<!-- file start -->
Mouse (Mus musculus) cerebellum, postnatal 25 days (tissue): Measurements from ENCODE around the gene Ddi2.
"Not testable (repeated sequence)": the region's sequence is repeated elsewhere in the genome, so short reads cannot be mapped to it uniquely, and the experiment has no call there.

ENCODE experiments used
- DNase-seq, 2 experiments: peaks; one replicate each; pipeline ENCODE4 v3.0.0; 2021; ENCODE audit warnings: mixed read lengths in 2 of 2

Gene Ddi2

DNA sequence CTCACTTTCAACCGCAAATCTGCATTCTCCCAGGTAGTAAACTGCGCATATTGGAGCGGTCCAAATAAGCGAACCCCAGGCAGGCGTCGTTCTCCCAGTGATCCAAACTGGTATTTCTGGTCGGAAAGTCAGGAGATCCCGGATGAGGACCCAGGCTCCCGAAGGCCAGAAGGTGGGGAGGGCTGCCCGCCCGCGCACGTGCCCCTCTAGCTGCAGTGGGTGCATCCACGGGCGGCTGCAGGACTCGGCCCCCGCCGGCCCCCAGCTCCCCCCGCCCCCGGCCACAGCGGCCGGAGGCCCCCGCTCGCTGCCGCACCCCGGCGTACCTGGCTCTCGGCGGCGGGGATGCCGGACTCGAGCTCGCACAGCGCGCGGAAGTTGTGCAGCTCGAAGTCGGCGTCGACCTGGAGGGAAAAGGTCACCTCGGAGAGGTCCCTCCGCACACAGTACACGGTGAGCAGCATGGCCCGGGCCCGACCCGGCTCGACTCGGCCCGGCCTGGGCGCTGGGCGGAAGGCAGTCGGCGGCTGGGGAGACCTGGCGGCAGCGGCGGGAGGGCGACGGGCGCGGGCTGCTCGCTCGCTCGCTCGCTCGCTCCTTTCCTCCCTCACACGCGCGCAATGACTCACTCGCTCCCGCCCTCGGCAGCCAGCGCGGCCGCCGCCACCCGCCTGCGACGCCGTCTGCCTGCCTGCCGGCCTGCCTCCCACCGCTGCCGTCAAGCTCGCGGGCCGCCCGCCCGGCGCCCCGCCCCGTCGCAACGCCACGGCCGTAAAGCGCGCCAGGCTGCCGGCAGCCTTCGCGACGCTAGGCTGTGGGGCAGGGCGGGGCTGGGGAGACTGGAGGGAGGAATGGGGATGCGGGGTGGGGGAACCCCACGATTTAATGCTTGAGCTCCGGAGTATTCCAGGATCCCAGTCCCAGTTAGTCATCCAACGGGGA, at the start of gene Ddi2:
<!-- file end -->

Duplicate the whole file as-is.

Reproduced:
Mouse (Mus musculus) cerebellum, postnatal 25 days (tissue): Measurements from ENCODE around the gene Ddi2.
"Not testable (repeated sequence)": the region's sequence is repeated elsewhere in the genome, so short reads cannot be mapped to it uniquely, and the experiment has no call there.

ENCODE experiments used
- DNase-seq, 2 experiments: peaks; one replicate each; pipeline ENCODE4 v3.0.0; 2021; ENCODE audit warnings: mixed read lengths in 2 of 2

Gene Ddi2

DNA sequence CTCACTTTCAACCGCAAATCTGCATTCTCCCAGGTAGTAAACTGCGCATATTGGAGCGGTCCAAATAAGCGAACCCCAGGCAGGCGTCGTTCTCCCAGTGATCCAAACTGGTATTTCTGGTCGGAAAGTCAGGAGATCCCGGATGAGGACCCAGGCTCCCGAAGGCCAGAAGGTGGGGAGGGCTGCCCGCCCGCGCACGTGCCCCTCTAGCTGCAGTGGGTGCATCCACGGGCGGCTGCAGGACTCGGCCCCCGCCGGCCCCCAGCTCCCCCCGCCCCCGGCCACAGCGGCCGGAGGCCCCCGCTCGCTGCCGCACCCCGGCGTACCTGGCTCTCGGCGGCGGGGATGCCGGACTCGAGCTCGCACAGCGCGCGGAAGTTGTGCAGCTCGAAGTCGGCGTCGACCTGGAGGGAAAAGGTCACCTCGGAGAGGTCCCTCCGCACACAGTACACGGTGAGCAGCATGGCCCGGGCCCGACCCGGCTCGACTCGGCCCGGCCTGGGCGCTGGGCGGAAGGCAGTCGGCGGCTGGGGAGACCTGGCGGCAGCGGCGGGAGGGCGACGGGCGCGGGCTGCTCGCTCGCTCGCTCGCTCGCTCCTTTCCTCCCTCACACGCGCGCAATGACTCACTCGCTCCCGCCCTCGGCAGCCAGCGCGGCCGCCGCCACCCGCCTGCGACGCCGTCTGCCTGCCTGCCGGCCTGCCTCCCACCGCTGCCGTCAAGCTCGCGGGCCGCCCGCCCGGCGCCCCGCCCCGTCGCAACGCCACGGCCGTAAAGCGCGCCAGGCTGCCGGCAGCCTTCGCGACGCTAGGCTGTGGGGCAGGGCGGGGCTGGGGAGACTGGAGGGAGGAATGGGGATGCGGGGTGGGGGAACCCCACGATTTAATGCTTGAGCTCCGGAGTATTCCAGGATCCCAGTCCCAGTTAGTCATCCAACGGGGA, at the start of gene Ddi2: